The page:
Amniotic Fluid, Cells, and Membrane Application

Nicole A. Friel, Laura de Girolamo, Andreas H. Gomoll, Katie C. Mowry, Jeremy B. Vines, Jack Farr

Research output: Contribution to journalArticlepeer-review


Orthobiologics is a rapidly growing field, as the potential of stem cells becomes better understood. Amniotic tissue has a long history of clinical use and its anti-inflammatory and paracrine function makes it an attractive source for cells. The use of amniotic membrane for cartilage damage has been evaluated primarily in preclinical settings. Multiple in vitro studies have shown that amniotic membrane and amniotic mesenchymal stem cells can produce a chondrocyte phenotype with accumulation of glycosaminoglycans, collagen, and chondrogenic markers. Both autologous and allogeneic sources are available, with the latter having the benefit of decreased morbidity to the patient. A wide array of placental-derived allograft tissue forms are currently available in both tissue and injectable formats. Sheets generally consist of one or more intact layers of placental membrane, namely amnion, amnion and chorion, double layer amnion, or umbilical cord. Liquid products consist of morselized tissues such as amnion or chorion or both, suspensions containing cells such as amniotic fluid stem cells, purified variants of amniotic fluid, or some combination. Clinical and basic science investigations are underway to define the cellular mechanisms of action and appropriate clinical indications for the use of these placental-derived products.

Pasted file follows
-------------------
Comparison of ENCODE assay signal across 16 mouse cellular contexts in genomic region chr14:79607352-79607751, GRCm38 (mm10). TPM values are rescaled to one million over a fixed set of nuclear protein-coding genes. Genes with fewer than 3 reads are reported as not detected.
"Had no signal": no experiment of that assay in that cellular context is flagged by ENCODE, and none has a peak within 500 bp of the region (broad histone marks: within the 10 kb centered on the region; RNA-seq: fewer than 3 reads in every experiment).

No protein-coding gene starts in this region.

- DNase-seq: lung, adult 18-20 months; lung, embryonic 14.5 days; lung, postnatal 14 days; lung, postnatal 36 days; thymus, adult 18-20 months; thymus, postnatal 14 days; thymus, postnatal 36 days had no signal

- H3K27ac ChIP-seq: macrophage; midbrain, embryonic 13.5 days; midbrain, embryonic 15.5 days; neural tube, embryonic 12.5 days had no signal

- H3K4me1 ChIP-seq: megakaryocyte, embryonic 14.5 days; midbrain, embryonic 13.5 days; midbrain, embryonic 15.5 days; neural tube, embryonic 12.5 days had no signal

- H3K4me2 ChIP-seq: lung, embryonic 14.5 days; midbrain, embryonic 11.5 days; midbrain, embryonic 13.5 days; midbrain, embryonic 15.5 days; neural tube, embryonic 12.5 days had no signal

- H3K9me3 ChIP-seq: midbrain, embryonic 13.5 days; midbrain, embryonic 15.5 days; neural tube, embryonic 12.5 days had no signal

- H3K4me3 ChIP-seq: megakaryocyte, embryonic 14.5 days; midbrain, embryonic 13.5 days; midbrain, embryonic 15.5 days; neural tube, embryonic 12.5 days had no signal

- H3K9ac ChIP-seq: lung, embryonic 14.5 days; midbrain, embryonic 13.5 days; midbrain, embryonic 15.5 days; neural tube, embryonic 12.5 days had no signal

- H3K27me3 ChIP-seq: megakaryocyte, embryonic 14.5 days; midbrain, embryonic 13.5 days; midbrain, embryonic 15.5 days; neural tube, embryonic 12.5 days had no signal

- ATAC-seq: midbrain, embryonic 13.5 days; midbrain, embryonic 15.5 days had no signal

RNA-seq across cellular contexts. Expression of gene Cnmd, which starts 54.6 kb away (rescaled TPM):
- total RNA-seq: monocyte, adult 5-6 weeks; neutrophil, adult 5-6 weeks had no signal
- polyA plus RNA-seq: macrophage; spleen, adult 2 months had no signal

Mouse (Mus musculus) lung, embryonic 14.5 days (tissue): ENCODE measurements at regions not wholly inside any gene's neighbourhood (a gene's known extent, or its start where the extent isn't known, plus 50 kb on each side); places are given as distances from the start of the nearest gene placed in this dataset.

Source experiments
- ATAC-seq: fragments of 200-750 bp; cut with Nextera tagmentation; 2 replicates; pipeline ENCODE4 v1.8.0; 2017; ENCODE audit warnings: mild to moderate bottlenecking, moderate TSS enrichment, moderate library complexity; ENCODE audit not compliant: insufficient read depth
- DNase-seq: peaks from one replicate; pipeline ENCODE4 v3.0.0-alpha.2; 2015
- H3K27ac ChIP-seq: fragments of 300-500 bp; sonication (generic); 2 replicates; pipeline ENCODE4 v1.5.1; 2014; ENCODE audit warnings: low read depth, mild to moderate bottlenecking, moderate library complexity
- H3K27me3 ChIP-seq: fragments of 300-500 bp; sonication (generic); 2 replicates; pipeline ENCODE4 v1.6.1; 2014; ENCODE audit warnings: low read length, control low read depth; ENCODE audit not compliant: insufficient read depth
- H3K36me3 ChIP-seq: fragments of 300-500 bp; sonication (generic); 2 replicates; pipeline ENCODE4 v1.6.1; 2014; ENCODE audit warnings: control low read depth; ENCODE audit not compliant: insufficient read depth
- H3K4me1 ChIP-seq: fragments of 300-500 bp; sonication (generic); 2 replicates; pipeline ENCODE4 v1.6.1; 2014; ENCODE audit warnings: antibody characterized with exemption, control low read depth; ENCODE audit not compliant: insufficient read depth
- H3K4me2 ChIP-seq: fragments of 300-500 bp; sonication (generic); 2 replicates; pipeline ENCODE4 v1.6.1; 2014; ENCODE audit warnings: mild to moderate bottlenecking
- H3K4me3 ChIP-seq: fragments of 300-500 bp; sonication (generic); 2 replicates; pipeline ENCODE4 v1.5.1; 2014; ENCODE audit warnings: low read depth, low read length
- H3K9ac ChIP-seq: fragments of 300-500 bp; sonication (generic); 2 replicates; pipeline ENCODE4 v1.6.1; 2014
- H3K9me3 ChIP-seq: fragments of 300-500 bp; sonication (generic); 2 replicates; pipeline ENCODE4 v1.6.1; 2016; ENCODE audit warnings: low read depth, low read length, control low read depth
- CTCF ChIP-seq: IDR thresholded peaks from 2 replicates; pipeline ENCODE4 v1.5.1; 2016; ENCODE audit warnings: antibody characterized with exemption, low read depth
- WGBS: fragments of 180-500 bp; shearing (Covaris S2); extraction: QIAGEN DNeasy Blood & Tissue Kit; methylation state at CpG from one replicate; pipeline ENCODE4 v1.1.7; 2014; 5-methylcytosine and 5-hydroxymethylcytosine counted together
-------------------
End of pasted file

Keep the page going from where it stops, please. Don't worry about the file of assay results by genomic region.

Original languageEnglish
Pages (from-to)20-24
Number of pages5
JournalOperative Techniques in Sports Medicine
Issue number1
Publication statusPublished - Mar 1 2017


  • Amniotic fluid stem cells
  • amniotic membrane stem cells
  • cartilage
  • mesenchymal stem cells
  • osteoarthritis

ASJC Scopus subject areas

  • Surgery
  • Orthopedics and Sports Medicine


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